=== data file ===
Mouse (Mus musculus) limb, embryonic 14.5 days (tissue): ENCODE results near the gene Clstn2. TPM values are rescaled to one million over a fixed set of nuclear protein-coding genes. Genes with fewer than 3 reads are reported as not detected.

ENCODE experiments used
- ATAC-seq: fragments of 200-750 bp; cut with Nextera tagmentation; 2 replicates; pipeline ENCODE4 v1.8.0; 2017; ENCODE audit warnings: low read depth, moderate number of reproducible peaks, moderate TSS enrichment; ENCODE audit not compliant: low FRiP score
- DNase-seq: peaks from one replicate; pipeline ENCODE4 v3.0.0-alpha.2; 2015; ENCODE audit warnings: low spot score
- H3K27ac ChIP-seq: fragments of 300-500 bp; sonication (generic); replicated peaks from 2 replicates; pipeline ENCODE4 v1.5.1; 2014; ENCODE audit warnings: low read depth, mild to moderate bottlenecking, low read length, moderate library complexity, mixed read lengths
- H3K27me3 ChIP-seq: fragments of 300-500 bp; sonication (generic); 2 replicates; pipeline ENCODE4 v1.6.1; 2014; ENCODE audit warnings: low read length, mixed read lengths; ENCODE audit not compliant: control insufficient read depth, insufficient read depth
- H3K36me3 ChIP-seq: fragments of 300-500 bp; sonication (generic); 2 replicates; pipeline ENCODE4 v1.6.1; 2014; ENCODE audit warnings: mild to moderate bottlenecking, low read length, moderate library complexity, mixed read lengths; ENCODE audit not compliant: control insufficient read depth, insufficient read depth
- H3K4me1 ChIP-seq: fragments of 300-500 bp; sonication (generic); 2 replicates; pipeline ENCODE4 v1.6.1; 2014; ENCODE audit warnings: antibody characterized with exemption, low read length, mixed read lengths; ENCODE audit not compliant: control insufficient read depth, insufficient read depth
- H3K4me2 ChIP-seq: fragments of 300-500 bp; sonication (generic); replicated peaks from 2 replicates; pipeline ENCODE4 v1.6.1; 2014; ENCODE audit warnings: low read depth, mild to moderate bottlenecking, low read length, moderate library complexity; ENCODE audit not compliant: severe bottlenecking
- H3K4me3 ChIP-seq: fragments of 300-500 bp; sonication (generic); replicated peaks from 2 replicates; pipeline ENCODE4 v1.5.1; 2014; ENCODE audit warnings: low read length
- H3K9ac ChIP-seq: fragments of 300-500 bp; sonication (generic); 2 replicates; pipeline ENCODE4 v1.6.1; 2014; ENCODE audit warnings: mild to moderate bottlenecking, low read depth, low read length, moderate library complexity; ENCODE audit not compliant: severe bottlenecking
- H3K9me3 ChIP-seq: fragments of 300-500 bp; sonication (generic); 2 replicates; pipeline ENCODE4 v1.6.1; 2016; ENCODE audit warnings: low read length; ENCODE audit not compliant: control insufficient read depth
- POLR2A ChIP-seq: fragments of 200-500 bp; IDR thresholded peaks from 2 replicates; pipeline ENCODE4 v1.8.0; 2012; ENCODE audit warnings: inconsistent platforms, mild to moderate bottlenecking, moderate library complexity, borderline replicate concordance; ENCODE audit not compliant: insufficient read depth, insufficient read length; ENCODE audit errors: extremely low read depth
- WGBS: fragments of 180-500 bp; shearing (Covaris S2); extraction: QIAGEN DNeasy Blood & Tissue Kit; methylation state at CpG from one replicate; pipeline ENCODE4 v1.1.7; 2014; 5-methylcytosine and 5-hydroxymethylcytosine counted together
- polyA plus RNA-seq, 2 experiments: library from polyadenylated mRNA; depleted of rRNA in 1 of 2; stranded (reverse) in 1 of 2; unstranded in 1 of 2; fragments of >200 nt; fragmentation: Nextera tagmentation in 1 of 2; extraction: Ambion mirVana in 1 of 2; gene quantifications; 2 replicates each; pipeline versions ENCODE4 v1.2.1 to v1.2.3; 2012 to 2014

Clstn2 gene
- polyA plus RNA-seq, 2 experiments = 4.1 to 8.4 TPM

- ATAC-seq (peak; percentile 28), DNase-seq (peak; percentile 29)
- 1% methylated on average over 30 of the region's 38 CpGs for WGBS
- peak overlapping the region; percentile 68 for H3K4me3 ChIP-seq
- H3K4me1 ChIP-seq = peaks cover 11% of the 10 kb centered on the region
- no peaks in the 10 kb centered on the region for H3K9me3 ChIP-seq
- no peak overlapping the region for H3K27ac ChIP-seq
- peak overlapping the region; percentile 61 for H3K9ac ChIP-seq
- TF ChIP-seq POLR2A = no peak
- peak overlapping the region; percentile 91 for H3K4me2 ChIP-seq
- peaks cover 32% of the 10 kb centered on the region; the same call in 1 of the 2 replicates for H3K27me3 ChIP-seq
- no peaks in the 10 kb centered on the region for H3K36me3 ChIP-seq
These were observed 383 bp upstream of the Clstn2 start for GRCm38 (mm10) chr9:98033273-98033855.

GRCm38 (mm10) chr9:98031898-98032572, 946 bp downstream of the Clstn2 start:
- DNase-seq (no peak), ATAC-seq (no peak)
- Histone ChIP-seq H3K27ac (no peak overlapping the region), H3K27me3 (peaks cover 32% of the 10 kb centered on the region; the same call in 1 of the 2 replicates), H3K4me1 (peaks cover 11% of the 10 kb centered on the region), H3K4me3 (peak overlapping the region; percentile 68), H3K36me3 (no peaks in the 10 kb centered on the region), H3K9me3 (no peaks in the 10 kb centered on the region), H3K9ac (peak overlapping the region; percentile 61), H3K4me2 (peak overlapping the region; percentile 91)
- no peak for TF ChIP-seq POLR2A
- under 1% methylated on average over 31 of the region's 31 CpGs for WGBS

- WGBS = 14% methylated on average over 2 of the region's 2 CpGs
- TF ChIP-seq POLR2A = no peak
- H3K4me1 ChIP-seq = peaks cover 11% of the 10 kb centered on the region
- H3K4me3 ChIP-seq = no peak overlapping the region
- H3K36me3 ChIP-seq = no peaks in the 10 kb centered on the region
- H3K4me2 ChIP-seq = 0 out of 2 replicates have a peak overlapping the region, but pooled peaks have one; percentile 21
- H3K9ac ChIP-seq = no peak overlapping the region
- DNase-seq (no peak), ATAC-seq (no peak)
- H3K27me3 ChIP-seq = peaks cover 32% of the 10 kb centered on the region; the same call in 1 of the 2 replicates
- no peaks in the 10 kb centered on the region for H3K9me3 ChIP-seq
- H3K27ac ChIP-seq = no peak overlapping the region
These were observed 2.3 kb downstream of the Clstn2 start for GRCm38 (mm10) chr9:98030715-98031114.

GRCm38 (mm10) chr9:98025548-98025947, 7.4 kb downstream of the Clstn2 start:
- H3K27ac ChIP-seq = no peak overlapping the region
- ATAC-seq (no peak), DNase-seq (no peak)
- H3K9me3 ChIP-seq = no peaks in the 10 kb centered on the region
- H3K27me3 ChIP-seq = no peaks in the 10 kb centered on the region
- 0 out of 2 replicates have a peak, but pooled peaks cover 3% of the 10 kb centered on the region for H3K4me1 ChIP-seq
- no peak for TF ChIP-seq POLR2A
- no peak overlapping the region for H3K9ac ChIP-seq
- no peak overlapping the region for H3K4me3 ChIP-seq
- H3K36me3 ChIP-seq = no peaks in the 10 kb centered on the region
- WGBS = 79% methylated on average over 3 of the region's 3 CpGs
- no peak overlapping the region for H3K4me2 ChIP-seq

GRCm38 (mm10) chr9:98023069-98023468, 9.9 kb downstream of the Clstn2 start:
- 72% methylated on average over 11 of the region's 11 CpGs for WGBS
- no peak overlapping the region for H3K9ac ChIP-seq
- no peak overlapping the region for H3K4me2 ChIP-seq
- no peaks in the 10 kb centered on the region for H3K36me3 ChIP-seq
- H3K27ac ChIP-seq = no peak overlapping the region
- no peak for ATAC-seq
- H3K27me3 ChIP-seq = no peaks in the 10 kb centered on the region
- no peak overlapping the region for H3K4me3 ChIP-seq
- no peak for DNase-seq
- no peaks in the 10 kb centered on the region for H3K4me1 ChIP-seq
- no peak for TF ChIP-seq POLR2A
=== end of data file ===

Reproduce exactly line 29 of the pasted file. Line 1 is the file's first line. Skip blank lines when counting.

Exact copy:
These were observed 383 bp upstream of the Clstn2 start for GRCm38 (mm10) chr9:98033273-98033855.